The world has changed dramatically over the last year, and suddenly wearing a mask became the norm. But this new habit of mask-wearing, while providing us protection, has ultimately led to some consequences for our skin. Breakouts and irritation from our masks, AKA maskne, has become a trending issue, so we’re here with our Panel of Picky Experts to help shed some light on this dilemma.
Are you dealing with maskne?
Jenny: Yes, I’ve had a lot more breakouts along my chin and jawline. I’ve also experienced more skin irritation and dryness.
Jaja: Sadly yes, even dermatologists aren’t exempt from maskne during this pandemic.
Beibei: Another yes, I’ve experienced more breakouts and irritation under my mask. The main source of this is the persistent moisture build-up underneath the mask. This makes my skin react with blotchy and odd inflamed spots, but no new comedones!
Tips for maskne
Jenny: More is less when using acne fighting ingredients. The friction and humidity from the mask can further compromise the skin barrier and irritation, worsening acne. So my tips are:
- Moisturizers are essential
- Avoid physical exfoliants and use chemical ones instead
- Sunscreen daily!
Jaja: Some of my tips for beating maskne would include:
- Wash your face right after wearing a mask, but don’t over-cleanse!
- If you’re wearing a mask for an extended period of time, try to have a rest period of 15 minutes to gently wipe away accumulated dirt with facial wipes
- Try to wear light or no makeup
Beibei: I don’t recommend experimenting with new skincare products that could potentially irritate the skin. Especially when your skin is already being exposed to an unusual environment regularly.
Ingredients that can help
Jenny: I love combining benzoyl peroxide and adapalene. In the US, it’s an affordable option! I personally love BPO in cleansers since it usually is less irritating and effective, and when combined with adapalene it has a synergistic acne fighting effect. Also using salicylic acid as a spot treatment could be helpful.
- Jenny’s Pick: Cerave’s Acne Foam Cleanser with 4% BPO.
- Tip: Use it nightly, leave on for 4-5 minutes and then rinse off. Follow up with an adapalene 0.1% gel and moisturizer. Some adapalene gels to try are La Roche-Posay Cicaplast B5 Balm and Avene’s Cicalfate Cream.
A few times a month you can also try doing a gentle chemical exfoliant. I personally like leave on treatments in place of my retinoid 1-2x a week. I like using Drunk Elephant TLC Facial and Naturium Glycolic 10!
Jaja: Definitely centella asiatica to help calm inflammation. I recommend trying a moisturizer containing this soothing ingredient!
Beibei: Keeping that skin barrier in peak condition is most important, so use a good moisturizer with a nice mix of occlusives, emollients and humectants. Soothing and barrier-supporting ingredients are best, such as niacinamide, cica (centella asiatica), panthenol and allantoin.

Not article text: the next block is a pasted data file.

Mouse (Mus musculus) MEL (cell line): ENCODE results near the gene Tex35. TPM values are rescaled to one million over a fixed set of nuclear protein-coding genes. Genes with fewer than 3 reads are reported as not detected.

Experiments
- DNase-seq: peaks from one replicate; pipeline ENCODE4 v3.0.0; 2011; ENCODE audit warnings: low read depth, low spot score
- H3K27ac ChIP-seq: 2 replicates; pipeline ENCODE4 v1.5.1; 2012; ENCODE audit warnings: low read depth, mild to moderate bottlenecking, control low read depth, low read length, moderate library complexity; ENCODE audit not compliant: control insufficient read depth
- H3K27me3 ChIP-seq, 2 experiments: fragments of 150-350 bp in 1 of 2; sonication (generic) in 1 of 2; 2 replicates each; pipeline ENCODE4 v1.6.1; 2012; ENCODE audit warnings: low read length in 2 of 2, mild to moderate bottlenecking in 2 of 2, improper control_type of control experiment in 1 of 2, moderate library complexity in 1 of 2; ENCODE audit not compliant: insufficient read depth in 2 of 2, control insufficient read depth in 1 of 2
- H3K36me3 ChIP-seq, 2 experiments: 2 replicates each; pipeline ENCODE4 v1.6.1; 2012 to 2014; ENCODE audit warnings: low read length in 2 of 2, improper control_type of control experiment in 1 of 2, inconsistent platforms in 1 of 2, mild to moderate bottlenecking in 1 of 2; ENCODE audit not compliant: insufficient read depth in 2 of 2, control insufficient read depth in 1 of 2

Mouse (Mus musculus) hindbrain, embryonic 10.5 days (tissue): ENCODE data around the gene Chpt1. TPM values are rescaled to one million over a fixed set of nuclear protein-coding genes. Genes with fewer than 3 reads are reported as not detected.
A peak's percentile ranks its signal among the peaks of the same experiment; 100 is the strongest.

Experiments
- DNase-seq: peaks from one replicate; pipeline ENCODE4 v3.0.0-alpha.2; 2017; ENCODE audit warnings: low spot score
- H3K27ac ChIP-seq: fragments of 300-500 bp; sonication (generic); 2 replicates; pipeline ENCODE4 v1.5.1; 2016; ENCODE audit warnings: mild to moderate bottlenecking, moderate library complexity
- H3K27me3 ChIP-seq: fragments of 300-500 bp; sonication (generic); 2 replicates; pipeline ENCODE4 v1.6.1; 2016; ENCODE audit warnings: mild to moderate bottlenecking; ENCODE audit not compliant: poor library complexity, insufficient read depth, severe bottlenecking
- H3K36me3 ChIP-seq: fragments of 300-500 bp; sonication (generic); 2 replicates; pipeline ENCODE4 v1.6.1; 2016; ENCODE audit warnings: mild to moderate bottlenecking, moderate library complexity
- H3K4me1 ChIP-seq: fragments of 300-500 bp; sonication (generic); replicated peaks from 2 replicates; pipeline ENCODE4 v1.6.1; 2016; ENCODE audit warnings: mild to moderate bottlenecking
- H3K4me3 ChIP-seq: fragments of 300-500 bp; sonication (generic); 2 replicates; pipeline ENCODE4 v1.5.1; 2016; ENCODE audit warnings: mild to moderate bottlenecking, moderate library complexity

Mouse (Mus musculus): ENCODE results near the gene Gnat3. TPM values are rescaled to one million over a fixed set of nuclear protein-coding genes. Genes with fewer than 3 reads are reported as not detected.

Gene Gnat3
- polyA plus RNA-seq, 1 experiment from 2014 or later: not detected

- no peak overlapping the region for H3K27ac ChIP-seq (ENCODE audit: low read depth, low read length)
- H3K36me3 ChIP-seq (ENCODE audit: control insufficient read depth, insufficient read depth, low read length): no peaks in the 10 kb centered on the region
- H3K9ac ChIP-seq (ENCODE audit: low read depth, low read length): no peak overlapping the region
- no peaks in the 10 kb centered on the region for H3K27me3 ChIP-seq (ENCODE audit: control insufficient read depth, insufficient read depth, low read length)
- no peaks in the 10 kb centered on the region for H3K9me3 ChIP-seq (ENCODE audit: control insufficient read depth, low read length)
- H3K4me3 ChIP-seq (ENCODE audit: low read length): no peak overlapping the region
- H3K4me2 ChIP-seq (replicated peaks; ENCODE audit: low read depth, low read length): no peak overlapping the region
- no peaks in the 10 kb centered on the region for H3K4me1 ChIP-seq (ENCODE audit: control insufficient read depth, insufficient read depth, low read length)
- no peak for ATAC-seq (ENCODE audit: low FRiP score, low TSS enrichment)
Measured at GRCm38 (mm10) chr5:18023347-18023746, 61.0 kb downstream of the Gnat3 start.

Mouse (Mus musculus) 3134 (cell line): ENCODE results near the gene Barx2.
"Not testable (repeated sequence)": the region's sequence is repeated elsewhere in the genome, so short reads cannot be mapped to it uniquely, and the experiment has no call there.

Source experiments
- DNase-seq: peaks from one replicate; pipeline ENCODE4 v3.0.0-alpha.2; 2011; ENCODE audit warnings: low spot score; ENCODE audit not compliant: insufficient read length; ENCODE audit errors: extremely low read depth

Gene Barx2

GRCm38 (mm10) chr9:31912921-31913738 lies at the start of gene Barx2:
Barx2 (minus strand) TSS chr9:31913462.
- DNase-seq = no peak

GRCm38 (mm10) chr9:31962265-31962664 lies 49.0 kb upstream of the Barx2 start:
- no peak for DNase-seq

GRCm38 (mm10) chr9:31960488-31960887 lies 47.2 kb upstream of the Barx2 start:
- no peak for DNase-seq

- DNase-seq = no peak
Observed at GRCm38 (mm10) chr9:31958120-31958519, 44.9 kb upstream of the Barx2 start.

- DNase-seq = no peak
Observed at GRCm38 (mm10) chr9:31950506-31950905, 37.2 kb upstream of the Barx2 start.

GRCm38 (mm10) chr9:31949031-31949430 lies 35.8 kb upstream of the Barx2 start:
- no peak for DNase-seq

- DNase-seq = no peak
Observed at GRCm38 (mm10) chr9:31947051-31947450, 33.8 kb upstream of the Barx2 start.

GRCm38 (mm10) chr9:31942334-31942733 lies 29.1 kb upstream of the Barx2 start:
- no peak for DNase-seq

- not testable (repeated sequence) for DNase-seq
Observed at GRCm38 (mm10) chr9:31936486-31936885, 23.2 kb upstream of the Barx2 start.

- Beibei’s Pick: Avene Cicalfate. A good multipurpose product for sensitive skin containg copper sulfate and zinc oxide.
- Tip: I recommend using at night and following up with a soothing barrier-supporting lotion in the morning. For those with worsening comedones try Cerave SA Smoothing Cleanser.
What kind of mask is best?
Jenny: Disposable mask if possible. But if you’re using a reusable mask, I recommend switching them out daily, washing them regularly (at least a few times weekly) and stick to cotton based materials.
Jaja: Disposable masks offer the least irritation and friction, so if that’s your option than make sure to change it daily. For cloth masks, try opting for cotton fabric and make sure to wash it daily. Choose a mask that fits your face well, not too tight or too lose!
Beibei: Although it’s not the most environmentally friendly, using a surgical mask that gets changed frequently will probably be the most maskne-safe option. Also, using a mask that matches your local public health advice to protect you from potential risks is the most important!
For instance, in the UK the recommendation is to wear a ‘face covering’ mask. So theoretically, a soft and breathable fabric such as silk would be good for individuals with sensitive skin or fragile skin barriers.
When to seek professional help
Jenny: If you have severe acne to start, or if your acne isn’t improving after a few months of acne treatments then it may be best to see a dermatologist. If you’re already seeing scars from your acne, then I definitely suggest seeing a dermatologist to prevent further scarring.
Jaja: My opinion is to seek professional help at the first sign of maskne since it could be due to other causes aside from acne.
Beibei: In my personal opinion, I generally think it’s best to seek professional guidance if you are concerned or bothered about your skin. If you’re trying some basic measures at home and things are only getting worse, then seek support.
Join the conversation
There’s a lot to discuss on the Picky app! Check out posts surrounding ‘maskne’ in Discuss to see if there’s any tips or product recommendations you can try. Or if you simply want to battle that acne, head to our All About Acne blog post to find ingredients that could be helpful. Picky has various ways to make your skincare easier, so start exploring! Don’t forget to see the other skincare related content on both our blog and instagram.